Bulletin of the Volcanological Society of Japan

Special Section: Volcanology based on historical records in Japan

(All articles are written in Japanese with English abstract and figure/table captions.)

Volume 43, No.4 (1998)


Masato KOYAMA, Ryusuke IMURA, and Katsuhiko ISHIBASHI


False Eruption Record of the 1810 Kampu Eruption Created by Akita Clan Office at Edo (Tokyo)

Shintaro HAYASHI

Volcanic Eruptions and Hazrds of Asama Written in Historical Records


Thickness of the Pyroclastic Fall Deposits of the 1783 Eruption of Asama Volcano as Described in Old Documents

Shigeo ARAMAKI, Maya YASUI, Takehiro KOYAGUCHI, and Kanako KUSANO


On Height Distribution of Tsunami Caused by the 1640 Eruption of Hokkaido-Komagatake, Northern Japan

Yiichi NISHIMURA and Naomichi MIYAJI

Volume 43, No.5 (1998)


A socio-historical analysis of disaster information of the eruption of Bandai Volcano, Japan, in 1888 A.D.


Reevaluation of the eruptive history of Fuji Volcano, Japan, mainly based on historical documents


Reevaluation of the 800-802 A.D. eruption of Fuji Volcano, Japan, and its influence on the ancient traffic network around the volcano, base on eruptive deposits and historical records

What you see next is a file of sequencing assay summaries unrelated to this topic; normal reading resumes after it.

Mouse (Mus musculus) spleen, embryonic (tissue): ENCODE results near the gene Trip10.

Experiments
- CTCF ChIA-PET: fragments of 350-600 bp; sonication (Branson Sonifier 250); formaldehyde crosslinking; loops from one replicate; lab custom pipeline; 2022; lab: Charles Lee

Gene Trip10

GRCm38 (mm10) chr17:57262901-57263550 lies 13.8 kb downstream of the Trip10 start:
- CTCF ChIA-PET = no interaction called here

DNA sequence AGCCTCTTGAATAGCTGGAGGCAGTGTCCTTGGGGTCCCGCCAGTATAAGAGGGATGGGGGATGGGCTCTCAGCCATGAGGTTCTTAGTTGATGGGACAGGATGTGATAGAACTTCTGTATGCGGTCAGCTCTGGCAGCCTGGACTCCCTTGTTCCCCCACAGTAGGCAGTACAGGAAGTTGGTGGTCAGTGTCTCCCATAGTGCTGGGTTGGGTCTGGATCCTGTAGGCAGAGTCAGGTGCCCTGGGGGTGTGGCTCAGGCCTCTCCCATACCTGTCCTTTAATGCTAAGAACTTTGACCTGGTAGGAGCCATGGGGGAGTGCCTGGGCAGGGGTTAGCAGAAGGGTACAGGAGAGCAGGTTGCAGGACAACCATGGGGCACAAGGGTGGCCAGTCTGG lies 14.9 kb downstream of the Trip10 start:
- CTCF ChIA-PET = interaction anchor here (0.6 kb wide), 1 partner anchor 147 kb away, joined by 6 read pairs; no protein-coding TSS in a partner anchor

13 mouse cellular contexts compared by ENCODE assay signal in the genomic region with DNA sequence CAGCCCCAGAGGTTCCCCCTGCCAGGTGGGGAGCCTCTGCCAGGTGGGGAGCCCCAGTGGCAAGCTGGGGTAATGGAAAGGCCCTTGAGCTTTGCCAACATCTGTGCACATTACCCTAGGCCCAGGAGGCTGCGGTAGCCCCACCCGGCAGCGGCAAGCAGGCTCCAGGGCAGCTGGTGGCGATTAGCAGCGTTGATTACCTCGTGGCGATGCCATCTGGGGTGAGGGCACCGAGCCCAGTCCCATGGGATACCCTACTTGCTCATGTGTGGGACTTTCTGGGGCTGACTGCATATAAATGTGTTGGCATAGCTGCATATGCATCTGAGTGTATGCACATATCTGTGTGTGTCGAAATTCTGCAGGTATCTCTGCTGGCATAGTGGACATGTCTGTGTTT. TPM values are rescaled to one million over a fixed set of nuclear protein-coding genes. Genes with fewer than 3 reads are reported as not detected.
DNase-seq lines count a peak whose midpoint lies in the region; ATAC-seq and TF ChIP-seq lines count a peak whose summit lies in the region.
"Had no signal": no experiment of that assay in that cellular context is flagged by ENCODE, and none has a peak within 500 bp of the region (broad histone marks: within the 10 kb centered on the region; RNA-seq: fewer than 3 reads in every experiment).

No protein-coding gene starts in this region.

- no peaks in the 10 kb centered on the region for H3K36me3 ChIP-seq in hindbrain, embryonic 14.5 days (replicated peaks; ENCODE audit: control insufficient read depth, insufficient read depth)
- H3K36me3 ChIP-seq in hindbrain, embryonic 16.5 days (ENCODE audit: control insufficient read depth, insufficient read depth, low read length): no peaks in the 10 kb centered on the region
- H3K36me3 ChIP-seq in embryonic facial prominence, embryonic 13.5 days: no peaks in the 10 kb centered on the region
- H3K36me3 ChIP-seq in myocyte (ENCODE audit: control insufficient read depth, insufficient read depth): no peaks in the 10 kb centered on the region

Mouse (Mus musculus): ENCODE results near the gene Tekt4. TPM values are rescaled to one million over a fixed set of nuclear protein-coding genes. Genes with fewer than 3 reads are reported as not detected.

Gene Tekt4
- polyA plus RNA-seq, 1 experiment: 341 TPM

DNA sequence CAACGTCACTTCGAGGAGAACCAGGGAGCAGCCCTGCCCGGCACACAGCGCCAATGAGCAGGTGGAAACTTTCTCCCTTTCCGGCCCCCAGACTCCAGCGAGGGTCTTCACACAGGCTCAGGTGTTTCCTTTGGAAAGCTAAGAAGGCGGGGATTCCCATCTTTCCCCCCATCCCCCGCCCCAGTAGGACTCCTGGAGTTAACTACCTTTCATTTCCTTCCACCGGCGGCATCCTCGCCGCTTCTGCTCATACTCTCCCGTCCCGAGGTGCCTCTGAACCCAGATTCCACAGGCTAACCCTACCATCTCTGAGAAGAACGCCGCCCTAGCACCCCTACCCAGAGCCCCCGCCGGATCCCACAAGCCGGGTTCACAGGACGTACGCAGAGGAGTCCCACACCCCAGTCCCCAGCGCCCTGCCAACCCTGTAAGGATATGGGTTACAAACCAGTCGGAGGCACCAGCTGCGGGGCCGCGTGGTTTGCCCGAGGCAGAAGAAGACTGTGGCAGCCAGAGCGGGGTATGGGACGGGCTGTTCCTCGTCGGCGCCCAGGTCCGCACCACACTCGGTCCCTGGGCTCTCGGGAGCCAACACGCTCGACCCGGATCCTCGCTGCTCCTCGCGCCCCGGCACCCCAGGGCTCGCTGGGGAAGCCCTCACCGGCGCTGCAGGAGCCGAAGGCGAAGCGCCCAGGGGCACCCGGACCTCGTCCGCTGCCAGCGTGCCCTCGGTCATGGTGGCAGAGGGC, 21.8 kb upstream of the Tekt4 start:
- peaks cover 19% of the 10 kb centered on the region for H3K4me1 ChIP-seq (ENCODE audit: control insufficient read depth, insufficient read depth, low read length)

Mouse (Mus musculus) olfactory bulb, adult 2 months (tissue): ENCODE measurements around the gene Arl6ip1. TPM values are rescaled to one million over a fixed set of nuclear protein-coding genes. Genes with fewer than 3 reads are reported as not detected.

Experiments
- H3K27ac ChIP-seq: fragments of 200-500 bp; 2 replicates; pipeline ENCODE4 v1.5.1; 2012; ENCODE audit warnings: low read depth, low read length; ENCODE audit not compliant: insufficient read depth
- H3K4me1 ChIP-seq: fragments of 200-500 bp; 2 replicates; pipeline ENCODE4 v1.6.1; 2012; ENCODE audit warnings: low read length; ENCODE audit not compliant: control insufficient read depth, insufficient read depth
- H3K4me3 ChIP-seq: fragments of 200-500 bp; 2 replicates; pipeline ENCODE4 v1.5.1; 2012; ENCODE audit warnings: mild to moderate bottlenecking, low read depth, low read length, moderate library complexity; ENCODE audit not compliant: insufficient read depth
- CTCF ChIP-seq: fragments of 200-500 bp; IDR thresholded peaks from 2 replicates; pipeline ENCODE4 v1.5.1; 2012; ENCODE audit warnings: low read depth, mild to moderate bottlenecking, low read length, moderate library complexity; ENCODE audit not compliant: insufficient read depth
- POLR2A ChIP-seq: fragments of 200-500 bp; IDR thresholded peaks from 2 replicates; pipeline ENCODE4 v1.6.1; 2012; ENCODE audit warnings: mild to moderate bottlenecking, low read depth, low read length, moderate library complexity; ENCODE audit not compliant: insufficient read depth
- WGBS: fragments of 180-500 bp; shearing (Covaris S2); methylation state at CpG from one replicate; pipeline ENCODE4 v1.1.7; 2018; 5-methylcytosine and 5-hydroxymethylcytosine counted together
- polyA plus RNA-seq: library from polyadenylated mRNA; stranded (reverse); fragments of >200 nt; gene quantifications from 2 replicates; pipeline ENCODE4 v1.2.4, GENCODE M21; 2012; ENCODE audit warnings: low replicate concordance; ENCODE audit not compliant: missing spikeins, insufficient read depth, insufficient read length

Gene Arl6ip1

Reconstruction of the sequence of the An-ei eruption of Sakurajima Volcano (A.D. 1779-1782) using the historical records

Ryusuke IMURA

Pre-eruptive process and the beginning of the 1914 Taisho eruption of Sakurajima Volcano based on documentary records

Ken'ichiro YAMASHINA


Dates of two major eruptions from Towada and Baitoushan in the 10th Century

Yukio HAYAKAWA and Masato KOYAMA


Paintings of the An-ei eruption of Sakurajima Volcano (A.D. 1779-1782) in the Kagoshima Prefectural Library

Ryusuke IMURA

Volume 43, No.6 (1998)


The eruption history of Iwate volcano in the Edo period, based on the historical documents

Jun'ichi ITOH

Volume 44, No.2 (1999)


Volcanic Cloud Height of the 1914 Eruption at Sakurajima Volcano - Discussions on Documentary Records and Photographs


False eruption record of the 1810 Kampu eruption created by Akita clan office at Edo (Tokyo)